“Study of Spray of Dead Oak Leaves”, 1879, by John Ruskin. Images all © Collection of the Guild of St George / Museums Sheffield.
Where to start with John Ruskin? The Pre-Raphaelite Brotherhood, the Arts & Crafts movement, the National Trust, garden cities, the Labour Party, the reputation of J.M.W. Turner, working mens’ colleges, the environmentalist movement, the Ashmolean Museum, the discipline of art history . . . all, and more, bear the stamp of the most eminent Victorian of them all.
The extraordinary breadth of Ruskin’s concerns and influences are characterised by his most celebrated mantra: “truth to nature”, which, he explained, meant “moral as well as material truth”. What’s more, he believed that truth encompassed both beauty and religion. The most obvious dwelling place for these concerns was art and therefore: “The art of any country is the exponent of its social and political virtues.” Because he found so little virtue in the modern, industrialised world, his role was to be a sage, since “the teaching of Art, as I understand it, is the teaching of all things.”
It was this conviction in particular that lay behind his founding in 1875 of the St George’s Museum for the working people of Sheffield. He gifted not just paintings and drawings, but medieval manuscripts, geological specimens, botanical and ornithological illustrations and architectural plans and casts. By giving the cutlery workers of Sheffield access to the cultural hinterland of the rich, he could provide them with the moral fortification and dignity to improve society as a whole.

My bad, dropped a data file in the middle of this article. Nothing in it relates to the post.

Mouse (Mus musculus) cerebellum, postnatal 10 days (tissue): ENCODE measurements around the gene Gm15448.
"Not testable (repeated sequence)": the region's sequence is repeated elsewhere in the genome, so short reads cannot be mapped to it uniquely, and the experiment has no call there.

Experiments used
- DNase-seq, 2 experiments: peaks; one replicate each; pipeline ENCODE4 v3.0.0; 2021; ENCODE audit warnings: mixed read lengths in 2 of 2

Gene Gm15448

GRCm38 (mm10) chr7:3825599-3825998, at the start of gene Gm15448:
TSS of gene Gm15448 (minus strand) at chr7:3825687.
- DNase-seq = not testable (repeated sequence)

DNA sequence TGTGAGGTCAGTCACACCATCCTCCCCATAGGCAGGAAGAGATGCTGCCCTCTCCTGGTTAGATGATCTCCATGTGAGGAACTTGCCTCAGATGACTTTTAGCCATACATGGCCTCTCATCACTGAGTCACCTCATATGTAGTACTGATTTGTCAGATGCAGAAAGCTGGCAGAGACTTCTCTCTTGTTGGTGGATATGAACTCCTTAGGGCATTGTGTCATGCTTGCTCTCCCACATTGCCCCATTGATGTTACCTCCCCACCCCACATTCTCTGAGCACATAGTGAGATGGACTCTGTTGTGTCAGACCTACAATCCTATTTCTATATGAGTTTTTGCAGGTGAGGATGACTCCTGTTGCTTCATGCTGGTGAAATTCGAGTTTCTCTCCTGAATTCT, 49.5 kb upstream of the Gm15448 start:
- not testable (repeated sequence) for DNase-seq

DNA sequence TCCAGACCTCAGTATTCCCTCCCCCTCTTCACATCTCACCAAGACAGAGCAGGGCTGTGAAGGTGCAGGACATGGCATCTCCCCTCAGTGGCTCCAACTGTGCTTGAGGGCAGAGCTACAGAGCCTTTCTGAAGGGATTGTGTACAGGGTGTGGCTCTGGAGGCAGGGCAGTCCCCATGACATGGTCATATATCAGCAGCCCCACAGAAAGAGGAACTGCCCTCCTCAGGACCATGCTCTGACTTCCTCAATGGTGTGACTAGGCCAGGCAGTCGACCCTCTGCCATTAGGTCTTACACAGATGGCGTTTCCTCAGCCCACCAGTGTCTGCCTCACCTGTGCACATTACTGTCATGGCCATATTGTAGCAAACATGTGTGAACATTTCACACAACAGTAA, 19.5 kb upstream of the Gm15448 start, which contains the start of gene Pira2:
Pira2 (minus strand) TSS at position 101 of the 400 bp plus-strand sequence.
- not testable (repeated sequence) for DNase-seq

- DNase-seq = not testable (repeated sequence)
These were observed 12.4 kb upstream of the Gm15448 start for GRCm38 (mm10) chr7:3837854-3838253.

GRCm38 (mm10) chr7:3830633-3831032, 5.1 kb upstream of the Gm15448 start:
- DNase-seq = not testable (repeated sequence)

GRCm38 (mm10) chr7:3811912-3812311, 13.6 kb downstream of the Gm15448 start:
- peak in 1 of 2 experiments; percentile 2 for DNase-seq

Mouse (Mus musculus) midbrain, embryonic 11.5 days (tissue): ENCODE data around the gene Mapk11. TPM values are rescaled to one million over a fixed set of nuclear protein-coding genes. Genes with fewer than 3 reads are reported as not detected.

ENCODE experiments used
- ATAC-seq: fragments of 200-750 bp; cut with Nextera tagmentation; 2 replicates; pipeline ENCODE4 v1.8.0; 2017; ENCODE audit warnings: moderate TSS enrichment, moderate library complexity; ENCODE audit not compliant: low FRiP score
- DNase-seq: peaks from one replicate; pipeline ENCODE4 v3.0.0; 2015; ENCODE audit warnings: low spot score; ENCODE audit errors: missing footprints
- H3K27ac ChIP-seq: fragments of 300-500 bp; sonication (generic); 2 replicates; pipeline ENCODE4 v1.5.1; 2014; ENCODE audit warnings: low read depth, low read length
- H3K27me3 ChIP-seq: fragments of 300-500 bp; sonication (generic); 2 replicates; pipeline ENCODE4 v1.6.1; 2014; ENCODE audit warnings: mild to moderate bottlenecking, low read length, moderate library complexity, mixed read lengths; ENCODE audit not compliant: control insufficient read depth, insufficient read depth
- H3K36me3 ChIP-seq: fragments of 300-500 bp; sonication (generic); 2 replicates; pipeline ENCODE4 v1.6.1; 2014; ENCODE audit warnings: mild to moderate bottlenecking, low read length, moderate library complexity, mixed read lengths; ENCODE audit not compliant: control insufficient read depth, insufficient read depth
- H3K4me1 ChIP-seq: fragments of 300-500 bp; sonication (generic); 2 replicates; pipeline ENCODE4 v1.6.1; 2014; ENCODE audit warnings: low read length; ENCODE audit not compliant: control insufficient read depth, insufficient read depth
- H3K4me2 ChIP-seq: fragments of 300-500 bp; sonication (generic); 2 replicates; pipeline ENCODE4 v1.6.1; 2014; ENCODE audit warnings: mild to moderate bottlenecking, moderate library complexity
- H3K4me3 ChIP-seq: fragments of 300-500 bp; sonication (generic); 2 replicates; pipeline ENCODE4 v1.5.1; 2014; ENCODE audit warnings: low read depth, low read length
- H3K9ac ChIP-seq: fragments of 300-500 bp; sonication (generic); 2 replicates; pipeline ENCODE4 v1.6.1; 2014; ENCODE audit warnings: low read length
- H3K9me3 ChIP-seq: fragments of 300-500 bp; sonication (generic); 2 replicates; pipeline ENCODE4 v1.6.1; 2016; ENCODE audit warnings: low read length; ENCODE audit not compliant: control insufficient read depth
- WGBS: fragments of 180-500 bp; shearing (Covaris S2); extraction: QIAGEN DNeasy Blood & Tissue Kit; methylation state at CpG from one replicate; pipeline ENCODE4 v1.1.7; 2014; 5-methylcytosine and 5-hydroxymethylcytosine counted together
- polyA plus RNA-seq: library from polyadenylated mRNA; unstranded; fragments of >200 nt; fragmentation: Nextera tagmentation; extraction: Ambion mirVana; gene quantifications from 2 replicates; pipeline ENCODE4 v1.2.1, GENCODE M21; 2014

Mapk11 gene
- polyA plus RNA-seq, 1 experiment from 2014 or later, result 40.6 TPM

Opal minerals from John Ruskin’s collection
Now, on the 200th anniversary of his birth, many of the museum’s original items, plus some of his own paintings and those of his circle are gathered in John Ruskin: The Power of Seeing (until 22 April) at Two Temple Place, a Gothic Revival fantasy building by the Thames, that, although delightful, is a bit too whimsical to have met with Ruskin’s approval.
The exhibition title comes from his dictum that “the greatest thing a human soul ever does in this world is to see something, and to tell what it saw in a plain way.” Among the best examples of what he meant are his own watercolours of the natural world. He was a significant artist in his own right and his studies of moss on a riverbank rock, a peacock’s breast feather, or curling autumn oak leaves are images of total concentration that, artful in their seeming artlessness, give the lie to his gloomy belief that men “wherever they can reach, destroy all beauty”.
“Study of Moss, Fern and Wood-Sorrel, upon a Rocky River Bank”, 1875-79, by John Ruskin